To some degree, this works. The movie certainly looks great. It goes for a photo-real appearance much of the time but not to a distracting degree. The characters look cartoony enough to fit with the goofy antics, and they blend fine with the lush settings. Feet definitely offers appealing visuals.

Too bad those elements and the high-powered cast can’t do much with the non-existent story. Speaking of the actors, I have to rail against the presence of Robin Williams. Don’t take this as a criticism of his work in the movie; he’s just fine in his dual roles. However, I’m just really sick of hearing him in animated flicks. He’s become a crutch of sort for filmmakers, and he has begun to act as a distraction.

That’s especially true here since Williams plays two roles and narrates. We hear so much of him that we find it tough to focus on the action. He’s everywhere, and unnecessarily so. Aren’t there other actors who can play these predictable roles?

I don’t want to paint Happy Feet as an unpleasant experience. The movie manages to keep us reasonably entertained across its 108 minutes; the various antics don’t follow much logic, but they can amuse to a mild degree. However, the incoherence and lack of depth act as drawbacks in the long run. This is a poorly developed flick.


The DVD Grades: Picture A/ Audio B+/ Bonus D+

Happy Feet appears in an aspect ratio of approximately 2.35:1 on this single-sided, double-layered DVD; the image has been enhanced for 16X9 televisions. Across the board, the movie looked great.

No issues with sharpness emerged. The movie always looked accurate and well-defined, even in wider shots. I noticed no jagged edges or shimmering, and edge enhancement appeared absent. The picture came totally free from source defects, as it consistently looked clean.

Colors seemed very good as well. The movie featured palette that looked appropriately concise and distinctive. Given the icy climes, the movie didn’t boast a broad palette, but it executed the tones well. Blacks were deep and rich, while shadows seemed smooth and clear. I expected a fine transfer and found it here.

As for the Dolby Digital 5.1 soundtrack of Happy Feet, it also worked well. The movie presented a fairly engaging soundfield. Not surprisingly, its best moments related to the mix of action scenes like those with predators. These helped open up the spectrum pretty nicely. Otherwise, we got good stereo impressions from the music along with solid environmental material. The latter reverberated in the rear speakers to positive effect.

No problems with audio quality occurred. Speech was always concise and natural, and I noticed no edginess or other concerns. Music seemed bright and lively. Effects showed good distinctiveness, and they offered nice low-end when appropriate. The track wasn’t quite immersive enough to merit an “A”-level grade, but it was very pleasing nonetheless.

Since Happy Feet did so well at the box office, it comes as a surprise the DVD presents only a smattering of extras. We find two new animated shorts. “Mumble Meets a Blue Whale” goes for three minutes, 18 seconds, while “A Happy Feet Moment” fills 28 seconds. “Moment” is more like something from a gag reel than an actual cartoon; it’s cute but very insubstantial.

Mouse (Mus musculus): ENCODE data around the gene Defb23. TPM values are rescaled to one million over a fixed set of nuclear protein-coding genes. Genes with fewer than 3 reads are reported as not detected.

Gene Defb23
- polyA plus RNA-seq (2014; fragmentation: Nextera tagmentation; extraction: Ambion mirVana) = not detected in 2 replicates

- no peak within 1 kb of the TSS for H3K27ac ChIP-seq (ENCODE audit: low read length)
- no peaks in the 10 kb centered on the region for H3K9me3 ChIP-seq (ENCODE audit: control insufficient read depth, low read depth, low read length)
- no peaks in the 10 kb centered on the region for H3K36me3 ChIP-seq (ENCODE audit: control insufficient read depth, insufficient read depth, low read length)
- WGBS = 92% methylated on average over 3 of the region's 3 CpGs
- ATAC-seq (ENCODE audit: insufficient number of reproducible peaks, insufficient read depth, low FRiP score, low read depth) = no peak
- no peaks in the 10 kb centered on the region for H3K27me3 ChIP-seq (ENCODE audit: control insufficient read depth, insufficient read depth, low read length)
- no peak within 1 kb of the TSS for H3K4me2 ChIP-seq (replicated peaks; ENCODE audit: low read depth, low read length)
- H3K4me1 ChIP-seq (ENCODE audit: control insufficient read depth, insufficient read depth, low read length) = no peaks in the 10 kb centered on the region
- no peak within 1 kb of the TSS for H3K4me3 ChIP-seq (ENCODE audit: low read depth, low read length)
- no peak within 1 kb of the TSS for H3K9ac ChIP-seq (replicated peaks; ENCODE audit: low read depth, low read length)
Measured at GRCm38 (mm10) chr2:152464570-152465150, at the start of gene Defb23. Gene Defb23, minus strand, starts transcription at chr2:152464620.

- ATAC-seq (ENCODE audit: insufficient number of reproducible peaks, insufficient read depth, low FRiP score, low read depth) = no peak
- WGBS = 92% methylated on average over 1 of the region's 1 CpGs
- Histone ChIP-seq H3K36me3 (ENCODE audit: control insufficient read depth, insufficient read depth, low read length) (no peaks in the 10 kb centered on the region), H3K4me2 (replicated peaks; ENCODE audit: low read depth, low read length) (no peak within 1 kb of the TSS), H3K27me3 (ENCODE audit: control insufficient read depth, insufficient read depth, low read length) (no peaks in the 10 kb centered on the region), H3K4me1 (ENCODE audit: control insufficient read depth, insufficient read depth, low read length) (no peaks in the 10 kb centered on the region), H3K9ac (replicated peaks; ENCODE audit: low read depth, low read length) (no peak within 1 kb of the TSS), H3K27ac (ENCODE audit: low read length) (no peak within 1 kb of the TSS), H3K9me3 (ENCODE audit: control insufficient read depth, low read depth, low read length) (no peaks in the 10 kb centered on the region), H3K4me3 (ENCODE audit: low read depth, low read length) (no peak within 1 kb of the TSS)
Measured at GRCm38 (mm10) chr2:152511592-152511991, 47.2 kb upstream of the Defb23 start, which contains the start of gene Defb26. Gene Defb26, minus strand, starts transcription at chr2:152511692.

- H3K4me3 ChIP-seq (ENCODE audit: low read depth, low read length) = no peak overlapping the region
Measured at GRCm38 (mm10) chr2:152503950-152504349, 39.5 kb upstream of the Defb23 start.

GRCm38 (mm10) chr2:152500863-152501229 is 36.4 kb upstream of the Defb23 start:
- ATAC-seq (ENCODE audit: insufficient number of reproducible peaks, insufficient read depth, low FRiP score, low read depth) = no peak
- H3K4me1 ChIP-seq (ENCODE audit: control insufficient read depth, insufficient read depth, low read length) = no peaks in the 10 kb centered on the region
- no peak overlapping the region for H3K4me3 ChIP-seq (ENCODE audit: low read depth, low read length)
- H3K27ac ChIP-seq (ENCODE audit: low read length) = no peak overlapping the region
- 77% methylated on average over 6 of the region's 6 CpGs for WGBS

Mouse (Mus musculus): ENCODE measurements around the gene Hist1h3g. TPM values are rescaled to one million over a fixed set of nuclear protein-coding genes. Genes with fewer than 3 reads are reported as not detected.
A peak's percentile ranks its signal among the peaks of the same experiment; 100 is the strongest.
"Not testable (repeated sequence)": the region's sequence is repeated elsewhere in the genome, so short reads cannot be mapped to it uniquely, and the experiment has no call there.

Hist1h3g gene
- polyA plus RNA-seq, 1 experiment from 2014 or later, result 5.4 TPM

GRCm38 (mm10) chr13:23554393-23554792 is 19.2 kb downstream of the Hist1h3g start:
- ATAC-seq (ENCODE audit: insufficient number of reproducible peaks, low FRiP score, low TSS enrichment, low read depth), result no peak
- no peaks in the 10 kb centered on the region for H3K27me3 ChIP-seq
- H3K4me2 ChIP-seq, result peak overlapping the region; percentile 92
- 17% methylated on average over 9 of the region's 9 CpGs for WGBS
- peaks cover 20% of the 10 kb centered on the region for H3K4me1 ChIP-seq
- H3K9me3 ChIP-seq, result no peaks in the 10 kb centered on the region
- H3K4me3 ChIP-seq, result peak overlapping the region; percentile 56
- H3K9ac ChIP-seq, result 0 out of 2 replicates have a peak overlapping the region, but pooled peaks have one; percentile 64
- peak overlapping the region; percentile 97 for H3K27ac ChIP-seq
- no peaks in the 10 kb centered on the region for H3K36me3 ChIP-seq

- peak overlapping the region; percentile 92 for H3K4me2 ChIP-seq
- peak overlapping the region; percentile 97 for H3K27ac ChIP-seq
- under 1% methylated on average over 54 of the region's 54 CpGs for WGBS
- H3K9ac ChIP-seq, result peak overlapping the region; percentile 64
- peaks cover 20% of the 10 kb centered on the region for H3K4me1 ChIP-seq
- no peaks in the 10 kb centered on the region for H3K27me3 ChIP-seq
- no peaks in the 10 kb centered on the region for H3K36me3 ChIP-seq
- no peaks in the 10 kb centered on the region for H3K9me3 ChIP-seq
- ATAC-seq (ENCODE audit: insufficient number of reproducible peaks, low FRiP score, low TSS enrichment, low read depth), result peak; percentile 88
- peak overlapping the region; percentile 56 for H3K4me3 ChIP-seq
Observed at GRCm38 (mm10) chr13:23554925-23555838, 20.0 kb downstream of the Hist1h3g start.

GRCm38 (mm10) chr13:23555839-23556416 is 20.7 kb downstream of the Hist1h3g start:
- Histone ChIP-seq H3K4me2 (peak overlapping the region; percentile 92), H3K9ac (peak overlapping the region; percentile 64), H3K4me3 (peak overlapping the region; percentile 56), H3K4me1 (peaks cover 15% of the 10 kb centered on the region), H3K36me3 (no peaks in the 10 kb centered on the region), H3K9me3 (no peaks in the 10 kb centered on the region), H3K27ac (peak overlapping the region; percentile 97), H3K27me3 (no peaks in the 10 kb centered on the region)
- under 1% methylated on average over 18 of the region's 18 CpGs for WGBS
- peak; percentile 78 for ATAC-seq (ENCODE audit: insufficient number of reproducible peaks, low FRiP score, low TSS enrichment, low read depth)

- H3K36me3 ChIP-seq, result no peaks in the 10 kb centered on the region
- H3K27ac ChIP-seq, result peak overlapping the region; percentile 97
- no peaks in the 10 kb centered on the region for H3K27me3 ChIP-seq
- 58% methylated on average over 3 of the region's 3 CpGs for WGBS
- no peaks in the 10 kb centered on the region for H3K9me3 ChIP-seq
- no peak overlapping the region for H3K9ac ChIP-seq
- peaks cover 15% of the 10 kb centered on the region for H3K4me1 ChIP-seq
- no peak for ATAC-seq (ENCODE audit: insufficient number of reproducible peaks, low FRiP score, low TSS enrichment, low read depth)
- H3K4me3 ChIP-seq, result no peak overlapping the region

As for “Whale”, it comes with an introduction from director George Miller in which he talks about the late Steve Irwin and his work on the film. This leads to a clip with Irwin’s voice work. This is really a deleted scene, not a separate short. That makes it worth a look, though it doesn’t provide a terribly interesting clip.

Next comes an instructional featurette. Dance Like a Penguin: Stomp to the Beat runs five minutes, 20 seconds and gives us a lesson from dancer/co-choreographer Savion Glover. He provides a little tutorial for the kiddies. It’s another cute component that won’t do much for anyone over the age of 10.

Two clips appear under the Music Videos banner. We get “Hit Me Up” from Gia Farrell and Prince’s “The Song of the Heart”. “Hit” is a forgettable track that reminds me too much of that dreadful “Mambo No. 5” from a few years ago. The video is uninspired as well; it just features dancing and movie clips. Gia’s pretty cute, I must admit.

As for “Heart”, it won’t go down as the Purple One’s finest moment. However, it’s a decent little tune, though the video is completely bland. It just shows a melange of movie snippets; Prince fails to make an appearance.

In addition to the film’s trailer, we get a classic short called “I Love to Singa”. The 1936 cartoon features an owl who just wants to croon some jazz despite his dad’s hatred of the genre. It’s a fun clip.

The DVD opens with some ads. We find previews for Harry Potter and the Order of the Phoenix, Fred Claus, Deep Sea 3-D, Nancy Drew and The Nativity Story.

Dancing penguins lead to environmental change? Happy Feet may be the most nonsensical tale I’ve seen in a long time. It crams in too many different elements to make sense and never coalesces into a satisfying program. The DVD offers excellent visuals and very good audio but lacks substantial extras. The movie’s many fans will be happy with this release, but I can’t recommend this borderline incoherent animated adventure.

Viewer Film Ratings: 3.3333 Stars Number of Votes: 21
95:
24:
0 3:
72:
31:
View Averages for all rated titles.

.
Review Archive:  # | A-C | D-F | G-I | J-L | M-O | P-R | S-U | V-Z | Viewer Ratings | Main